Comfortable Condo Living: A Foreigner’s Guide to Retiring in the Philippines
Many expats flock to the Philippines to retire. And it’s not at all surprising. The Philippine archipelago has 7,107 islands with beautiful destinations and leisure activities to experience in every one of them. Plus, the country offers a variety of business opportunities for retirees who still want a little action while resting and relaxing.
However, like all good things, retiring to the Philippines requires a lot of research and preparation. In that regard, you’ve come to the right place. Here’s everything you need to know about relocating to the country.
You must set these things in order before retiring to the Philippines.
Getting your visa
The first order of business is visa procurement. You must apply for a Special Resident Retiree’s Visa (SRRV)—a non-immigrant visa offered by the Philippine Retirement Authority (PRA) to foreign nationals who want the Philippines to be their second home or investment destination.
An SRRV visa entitles you to an indefinite stay in the Philippines with multiple entries or exits, travel tax exemption, discounts with PRA partner merchants, and PhilHealth benefits, among other privileges.
Different visa types fall under the SRRV umbrella.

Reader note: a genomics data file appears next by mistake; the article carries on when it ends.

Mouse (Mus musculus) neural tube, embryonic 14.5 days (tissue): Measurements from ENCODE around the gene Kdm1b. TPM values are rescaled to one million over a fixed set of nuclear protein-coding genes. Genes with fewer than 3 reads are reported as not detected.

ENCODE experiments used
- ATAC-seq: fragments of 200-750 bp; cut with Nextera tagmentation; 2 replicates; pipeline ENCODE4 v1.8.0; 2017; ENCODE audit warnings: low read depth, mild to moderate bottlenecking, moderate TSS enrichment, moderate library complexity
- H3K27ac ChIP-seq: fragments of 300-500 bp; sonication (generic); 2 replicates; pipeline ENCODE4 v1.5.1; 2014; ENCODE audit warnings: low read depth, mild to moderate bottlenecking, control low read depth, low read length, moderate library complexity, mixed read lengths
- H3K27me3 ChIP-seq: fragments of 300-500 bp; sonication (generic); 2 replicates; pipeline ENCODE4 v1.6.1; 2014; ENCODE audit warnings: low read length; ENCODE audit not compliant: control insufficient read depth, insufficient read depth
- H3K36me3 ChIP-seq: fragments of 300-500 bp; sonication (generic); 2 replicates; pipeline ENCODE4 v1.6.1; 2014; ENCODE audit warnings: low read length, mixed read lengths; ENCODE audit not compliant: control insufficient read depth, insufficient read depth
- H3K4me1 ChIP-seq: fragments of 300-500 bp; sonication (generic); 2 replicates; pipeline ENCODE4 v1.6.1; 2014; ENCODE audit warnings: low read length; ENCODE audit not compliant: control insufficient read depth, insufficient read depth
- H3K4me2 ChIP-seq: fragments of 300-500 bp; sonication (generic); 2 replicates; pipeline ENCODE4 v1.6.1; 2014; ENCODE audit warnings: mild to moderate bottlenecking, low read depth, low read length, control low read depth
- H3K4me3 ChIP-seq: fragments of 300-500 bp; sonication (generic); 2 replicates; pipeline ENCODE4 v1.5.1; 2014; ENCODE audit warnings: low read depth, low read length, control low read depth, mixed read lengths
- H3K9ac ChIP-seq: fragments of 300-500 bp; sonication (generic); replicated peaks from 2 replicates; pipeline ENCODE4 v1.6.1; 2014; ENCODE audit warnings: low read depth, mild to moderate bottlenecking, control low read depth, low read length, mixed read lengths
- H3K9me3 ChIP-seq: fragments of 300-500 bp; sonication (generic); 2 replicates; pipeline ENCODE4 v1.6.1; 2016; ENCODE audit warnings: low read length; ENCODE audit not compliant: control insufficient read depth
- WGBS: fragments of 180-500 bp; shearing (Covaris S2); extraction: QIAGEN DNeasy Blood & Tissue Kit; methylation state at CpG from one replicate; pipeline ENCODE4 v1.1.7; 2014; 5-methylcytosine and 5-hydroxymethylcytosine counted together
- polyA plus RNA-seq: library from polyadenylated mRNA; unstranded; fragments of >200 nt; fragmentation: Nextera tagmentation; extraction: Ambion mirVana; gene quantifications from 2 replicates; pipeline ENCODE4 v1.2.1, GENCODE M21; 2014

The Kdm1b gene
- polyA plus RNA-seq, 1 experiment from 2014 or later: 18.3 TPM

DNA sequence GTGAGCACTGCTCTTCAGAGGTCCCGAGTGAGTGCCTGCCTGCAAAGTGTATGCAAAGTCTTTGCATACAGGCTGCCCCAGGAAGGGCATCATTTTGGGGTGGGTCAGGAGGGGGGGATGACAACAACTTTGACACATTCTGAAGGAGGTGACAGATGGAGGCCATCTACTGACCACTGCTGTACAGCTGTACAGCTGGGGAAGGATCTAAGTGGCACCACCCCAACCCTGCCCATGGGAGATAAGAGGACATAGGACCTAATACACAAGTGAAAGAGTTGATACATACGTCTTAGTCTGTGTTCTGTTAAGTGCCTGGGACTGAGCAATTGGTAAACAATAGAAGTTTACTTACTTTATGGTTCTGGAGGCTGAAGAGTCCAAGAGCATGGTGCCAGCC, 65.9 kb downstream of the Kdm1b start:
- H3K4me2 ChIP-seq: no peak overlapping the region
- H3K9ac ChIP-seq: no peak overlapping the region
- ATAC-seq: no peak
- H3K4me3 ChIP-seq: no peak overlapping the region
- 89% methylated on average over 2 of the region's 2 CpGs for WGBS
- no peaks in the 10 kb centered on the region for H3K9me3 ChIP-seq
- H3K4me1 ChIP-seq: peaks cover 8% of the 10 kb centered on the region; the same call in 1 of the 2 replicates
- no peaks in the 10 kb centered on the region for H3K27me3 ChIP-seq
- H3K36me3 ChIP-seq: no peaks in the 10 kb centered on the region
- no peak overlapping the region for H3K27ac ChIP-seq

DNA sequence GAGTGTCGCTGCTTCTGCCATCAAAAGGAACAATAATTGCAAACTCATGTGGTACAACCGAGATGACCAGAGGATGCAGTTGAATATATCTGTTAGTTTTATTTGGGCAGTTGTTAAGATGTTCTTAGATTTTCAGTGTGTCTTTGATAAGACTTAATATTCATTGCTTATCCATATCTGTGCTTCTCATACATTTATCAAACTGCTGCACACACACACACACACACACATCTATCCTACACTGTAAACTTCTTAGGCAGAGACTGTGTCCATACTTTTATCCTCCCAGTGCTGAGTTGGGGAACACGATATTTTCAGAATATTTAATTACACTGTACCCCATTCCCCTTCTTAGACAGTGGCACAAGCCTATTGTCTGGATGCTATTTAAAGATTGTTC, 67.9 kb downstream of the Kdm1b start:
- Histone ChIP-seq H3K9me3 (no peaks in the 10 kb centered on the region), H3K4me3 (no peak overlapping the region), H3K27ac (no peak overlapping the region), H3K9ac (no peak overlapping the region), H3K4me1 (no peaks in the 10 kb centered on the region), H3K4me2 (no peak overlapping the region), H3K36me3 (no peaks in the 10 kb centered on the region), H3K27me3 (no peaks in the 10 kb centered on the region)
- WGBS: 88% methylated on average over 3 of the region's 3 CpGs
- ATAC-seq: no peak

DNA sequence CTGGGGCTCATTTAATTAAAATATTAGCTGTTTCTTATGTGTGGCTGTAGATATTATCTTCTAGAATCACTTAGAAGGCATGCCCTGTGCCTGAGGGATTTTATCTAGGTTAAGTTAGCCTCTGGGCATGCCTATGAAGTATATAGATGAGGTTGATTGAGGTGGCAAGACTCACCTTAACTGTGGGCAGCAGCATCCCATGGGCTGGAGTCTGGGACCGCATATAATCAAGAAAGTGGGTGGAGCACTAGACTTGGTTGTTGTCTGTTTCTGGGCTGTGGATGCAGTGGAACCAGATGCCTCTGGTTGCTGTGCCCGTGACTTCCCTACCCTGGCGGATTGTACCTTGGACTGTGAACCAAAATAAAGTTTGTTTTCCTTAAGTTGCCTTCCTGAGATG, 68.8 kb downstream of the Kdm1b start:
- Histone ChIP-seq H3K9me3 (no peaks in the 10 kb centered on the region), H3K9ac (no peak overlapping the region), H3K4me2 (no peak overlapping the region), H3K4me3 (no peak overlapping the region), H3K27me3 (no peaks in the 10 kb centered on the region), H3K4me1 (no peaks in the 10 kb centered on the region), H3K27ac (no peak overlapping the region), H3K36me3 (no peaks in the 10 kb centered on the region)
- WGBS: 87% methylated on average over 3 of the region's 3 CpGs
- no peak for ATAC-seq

- SRRV Smile – For active and healthy retirees
- SRRV Classic – For active and healthy retirees who want to use their visa deposit to invest in a condominium unit or a long-term lease
- SRRV Human Touch – For retirees with underlying health concerns needing special medical care
- SRRV Courtesy – For former Filipinos or foreigners who have served in the Philippines as an ambassador, diplomat, or as part of an international organization
- SRRV Expanded Courtesy – For foreigners who are former military officers from countries with existing military ties with the Philippines
When applying for an SRRV visa, you must prepare the following requirements:
- Original valid passport with updated Temporary Visitor’s Visa
- Accomplished PRA Application Form
- Original valid medical clearance
- Original valid police clearance from the country of origin and an NBI Clearance if an applicant has stayed in the Philippines for over 30 days from the last date of entry